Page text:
Historic building window replacement presents a variety of challenges. The replacement must balance the needs and expectations of the building owner and building occupants with current code requirements, historic commission or other historic review board requirements, and the physical properties of different window systems, all while maintaining the historic building’s fabric, character, and architectural integrity.
Primary considerations in historic window replacement include:
- Desired thermal and acoustic performance
- Façade integrity
- Condition of existing window openings
- Interior building conditions
- Historic review and approval requirements
Each design parameter affects the others. For example, historic requirements may mandate narrow sight lines to replicate original glazed wooden sashes. New insulating glass might impact the muntin profiles or change shadow or sight lines.
A custom finish that eliminates the need for repainting may require thermally separated aluminum framing with deep glazing pockets. Deteriorated building framing may require a custom window rather than an off-the-shelf product.
Knowledgeable glazing contractors who evaluate and replace historic windows fully understand repair techniques and the available options for restoration, conservation, and replacement to meet all of a project’s parameters successfully and efficiently.
The biggest concern with glazing replacement in an historic building of any kind is not knowing what might be uncovered during demolition. The glazing contractor’s estimating team often uses the architect’s drawings to determine a fair price; however, the field conditions may vary dramatically from the drawings.
The owner, architect, and glazier cannot know the true condition of the wall until the old windows have been removed and demo is complete. Often, the historic opening is out of square, either due to primitive early construction methods or building movement over time. The difference may be subtle or significant.
There may also be structural issues associated with deteriorated window framing or deteriorated masonry around the opening. Repair measures may affect glazing dimensions and the type of glazing system or product specified.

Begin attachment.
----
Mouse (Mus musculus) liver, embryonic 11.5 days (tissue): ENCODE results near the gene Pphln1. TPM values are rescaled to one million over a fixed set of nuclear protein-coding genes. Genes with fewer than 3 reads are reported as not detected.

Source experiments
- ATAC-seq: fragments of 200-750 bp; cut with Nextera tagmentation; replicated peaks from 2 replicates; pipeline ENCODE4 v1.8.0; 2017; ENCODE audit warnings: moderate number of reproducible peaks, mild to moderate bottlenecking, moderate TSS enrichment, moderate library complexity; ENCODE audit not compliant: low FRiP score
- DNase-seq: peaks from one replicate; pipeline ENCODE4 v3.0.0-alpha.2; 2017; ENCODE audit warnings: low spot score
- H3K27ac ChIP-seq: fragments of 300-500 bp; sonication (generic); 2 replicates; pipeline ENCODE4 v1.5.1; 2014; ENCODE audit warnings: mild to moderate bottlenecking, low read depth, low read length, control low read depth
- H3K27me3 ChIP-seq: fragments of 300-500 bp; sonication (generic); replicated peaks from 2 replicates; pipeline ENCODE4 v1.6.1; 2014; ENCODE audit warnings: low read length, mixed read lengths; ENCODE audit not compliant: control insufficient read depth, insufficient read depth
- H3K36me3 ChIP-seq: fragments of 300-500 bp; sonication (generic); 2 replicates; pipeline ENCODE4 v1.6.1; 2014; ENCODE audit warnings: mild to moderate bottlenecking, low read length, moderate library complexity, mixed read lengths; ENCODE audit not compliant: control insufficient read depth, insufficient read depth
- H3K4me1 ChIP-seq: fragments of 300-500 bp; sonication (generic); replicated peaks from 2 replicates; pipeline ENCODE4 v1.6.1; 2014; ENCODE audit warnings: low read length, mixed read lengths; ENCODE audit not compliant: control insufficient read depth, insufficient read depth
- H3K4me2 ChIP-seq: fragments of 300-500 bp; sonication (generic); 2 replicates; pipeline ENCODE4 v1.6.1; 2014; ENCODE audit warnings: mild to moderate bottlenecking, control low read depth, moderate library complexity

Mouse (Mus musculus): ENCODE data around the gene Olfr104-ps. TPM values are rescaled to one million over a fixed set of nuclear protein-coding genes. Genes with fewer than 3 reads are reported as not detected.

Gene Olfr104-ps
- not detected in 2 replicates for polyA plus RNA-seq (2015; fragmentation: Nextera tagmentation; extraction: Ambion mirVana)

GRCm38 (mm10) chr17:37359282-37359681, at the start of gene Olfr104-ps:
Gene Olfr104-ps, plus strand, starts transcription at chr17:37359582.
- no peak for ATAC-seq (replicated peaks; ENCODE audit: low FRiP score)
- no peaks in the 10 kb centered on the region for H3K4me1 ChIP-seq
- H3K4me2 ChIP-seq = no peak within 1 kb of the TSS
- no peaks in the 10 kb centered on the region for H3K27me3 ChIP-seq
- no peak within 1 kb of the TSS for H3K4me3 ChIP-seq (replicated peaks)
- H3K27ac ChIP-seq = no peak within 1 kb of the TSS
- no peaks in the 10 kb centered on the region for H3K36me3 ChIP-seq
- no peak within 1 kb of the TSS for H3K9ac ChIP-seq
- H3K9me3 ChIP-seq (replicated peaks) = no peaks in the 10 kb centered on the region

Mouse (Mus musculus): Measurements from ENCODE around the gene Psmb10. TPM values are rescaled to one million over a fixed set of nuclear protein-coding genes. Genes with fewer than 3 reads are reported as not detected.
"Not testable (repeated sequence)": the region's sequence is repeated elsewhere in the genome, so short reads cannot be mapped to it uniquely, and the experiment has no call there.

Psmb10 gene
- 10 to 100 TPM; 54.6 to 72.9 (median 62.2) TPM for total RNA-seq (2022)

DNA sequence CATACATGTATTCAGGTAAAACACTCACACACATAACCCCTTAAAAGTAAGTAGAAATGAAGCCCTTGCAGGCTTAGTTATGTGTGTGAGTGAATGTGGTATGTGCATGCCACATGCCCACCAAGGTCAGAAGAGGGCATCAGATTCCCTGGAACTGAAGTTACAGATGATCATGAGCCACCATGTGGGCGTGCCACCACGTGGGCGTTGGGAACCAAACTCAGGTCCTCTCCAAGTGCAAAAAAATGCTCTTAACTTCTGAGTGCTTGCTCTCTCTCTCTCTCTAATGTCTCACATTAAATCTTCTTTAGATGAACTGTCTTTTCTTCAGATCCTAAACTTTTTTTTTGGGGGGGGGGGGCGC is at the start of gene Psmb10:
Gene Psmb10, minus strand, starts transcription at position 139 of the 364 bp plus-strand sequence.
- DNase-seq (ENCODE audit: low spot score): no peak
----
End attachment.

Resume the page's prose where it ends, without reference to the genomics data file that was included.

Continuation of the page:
Once demo is complete and the design and construction team can assess the historic building conditions, there are many devils that influence the details. The need to retain historic building fabric – from the exterior wall material to interior finishes – may require creative solutions so that windows fit precisely into original openings.
A specified or purchased unitized or prefabricated window may not fit into an opening that is not square; instead a custom window would be required to compensate for the building’s unique condition.
Custom trim elements may also be required to cover ragged edges around the demolition site. Old caulk or paint may need to be removed prior to installing new windows; as with any instance of old surface finishes, there are concerns for asbestos or lead presence that require abatement measures.
Then there is the added complexity of ensuring the window installation is watertight, to preserve the integrity of the wall.
Special conditions in historic structures warrant special design attention and creativity. Matching historic windows with modern counterparts may require glazing solutions that modify the windows’ pressure walls or incorporate custom aluminum extrusion profiles.
A professional glazier understands how to create a custom die or custom break-metal shapes to match historic window profiles. The new windows can be structurally sound, match desired thermal properties, and precisely fit the out-of-square openings.
When replacing historic windows with modern counterparts, replicating the original appearance presents interesting challenges. First, the existing systems’ anchoring points must withstand the loads of the new windows.
Multiple windows within one opening typically require each window to have its own exterior panning system. Panning is used to cover the perimeter of existing openings before installing the replacement windows.
Panning protects the existing building finishes; offers a clean edge to cover anchorage points and any ragged frame details from demolition; and comes in a variety of profiles.
If the original architecture incorporated a brick molding along the masonry perimeter and not around each window, the molding cannot be integral to the panning around each window.
In these cases, either a second aluminum shape is added to the perimeter or all the windows must be preassembled within a single panning system with specially designed intermediate panning shapes to cover the mullions.
Given the unique structural conditions and architectural details on historic buildings, panning on historic window replacements is about 90 percent custom.
A glazier must often design and fabricate custom extrusions to match the original profiles; these extrusions are often never used again.
STEPS IN DESIGN
As a valued member of the design team, a glazing contractor can contribute expertise and experience to the process.
The following steps are generally undertaken in historic window replacement: